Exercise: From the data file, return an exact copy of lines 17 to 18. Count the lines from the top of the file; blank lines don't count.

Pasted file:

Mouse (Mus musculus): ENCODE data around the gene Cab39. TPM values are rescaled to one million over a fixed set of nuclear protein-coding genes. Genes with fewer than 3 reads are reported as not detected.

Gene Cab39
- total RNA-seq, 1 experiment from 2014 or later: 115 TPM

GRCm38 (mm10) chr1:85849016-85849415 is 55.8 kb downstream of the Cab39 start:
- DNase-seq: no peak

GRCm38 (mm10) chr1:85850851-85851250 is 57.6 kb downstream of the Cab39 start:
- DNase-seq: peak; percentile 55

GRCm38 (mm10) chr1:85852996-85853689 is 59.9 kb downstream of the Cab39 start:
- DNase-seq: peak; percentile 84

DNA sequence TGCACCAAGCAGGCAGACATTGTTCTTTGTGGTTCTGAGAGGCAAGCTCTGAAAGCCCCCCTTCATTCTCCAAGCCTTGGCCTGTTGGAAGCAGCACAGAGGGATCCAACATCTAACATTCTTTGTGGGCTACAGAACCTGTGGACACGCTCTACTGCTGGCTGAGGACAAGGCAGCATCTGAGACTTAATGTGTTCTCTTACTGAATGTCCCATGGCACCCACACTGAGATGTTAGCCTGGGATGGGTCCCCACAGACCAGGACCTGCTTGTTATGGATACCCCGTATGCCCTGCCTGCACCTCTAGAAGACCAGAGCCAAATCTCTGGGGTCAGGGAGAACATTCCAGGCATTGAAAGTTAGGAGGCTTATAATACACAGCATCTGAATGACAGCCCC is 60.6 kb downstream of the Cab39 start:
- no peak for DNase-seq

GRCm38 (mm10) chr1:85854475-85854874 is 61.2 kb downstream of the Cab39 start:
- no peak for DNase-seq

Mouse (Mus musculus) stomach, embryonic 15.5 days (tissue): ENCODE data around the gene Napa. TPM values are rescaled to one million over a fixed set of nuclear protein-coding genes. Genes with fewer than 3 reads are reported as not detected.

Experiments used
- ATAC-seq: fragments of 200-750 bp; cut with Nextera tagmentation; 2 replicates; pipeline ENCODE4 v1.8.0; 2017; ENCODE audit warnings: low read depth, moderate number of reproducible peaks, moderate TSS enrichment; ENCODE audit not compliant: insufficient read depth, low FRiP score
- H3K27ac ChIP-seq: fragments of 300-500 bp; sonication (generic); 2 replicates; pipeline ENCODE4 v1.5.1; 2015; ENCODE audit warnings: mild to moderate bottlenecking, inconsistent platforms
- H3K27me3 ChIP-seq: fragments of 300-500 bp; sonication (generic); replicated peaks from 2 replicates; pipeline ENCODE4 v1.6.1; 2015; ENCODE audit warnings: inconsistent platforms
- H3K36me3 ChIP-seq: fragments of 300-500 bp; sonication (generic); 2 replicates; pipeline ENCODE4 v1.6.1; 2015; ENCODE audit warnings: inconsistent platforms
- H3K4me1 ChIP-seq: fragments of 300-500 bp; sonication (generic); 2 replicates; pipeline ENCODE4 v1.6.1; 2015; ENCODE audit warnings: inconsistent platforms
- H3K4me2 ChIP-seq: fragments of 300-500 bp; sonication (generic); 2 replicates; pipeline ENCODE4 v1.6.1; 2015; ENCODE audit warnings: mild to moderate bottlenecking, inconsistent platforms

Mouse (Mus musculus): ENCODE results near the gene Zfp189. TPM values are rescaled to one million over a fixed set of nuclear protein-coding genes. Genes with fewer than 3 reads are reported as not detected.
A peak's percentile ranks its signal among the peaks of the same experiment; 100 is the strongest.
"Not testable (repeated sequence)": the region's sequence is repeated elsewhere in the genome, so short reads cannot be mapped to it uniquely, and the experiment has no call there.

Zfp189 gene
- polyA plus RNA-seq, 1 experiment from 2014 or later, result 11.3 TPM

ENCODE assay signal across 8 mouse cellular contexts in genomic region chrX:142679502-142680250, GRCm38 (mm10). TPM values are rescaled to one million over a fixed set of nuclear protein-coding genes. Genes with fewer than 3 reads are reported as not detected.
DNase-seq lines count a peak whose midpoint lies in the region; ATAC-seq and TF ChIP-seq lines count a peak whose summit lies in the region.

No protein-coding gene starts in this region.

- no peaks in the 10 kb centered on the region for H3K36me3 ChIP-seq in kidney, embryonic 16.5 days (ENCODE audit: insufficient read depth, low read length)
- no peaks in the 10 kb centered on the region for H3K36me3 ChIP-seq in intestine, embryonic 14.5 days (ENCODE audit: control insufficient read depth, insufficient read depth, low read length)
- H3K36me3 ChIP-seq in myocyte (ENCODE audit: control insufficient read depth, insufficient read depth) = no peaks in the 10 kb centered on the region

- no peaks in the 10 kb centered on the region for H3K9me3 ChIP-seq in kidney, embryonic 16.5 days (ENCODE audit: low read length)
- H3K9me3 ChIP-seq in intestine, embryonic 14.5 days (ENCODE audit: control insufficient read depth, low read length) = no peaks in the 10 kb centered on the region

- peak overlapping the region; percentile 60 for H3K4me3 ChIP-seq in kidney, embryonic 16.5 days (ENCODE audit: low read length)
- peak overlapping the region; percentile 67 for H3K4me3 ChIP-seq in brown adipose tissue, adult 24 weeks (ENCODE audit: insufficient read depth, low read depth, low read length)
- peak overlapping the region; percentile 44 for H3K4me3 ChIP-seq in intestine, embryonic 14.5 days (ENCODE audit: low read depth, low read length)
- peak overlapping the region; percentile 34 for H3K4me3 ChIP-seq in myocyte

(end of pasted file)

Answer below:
- H3K27ac ChIP-seq: fragments of 300-500 bp; sonication (generic); 2 replicates; pipeline ENCODE4 v1.5.1; 2015; ENCODE audit warnings: mild to moderate bottlenecking, inconsistent platforms
- H3K27me3 ChIP-seq: fragments of 300-500 bp; sonication (generic); replicated peaks from 2 replicates; pipeline ENCODE4 v1.6.1; 2015; ENCODE audit warnings: inconsistent platforms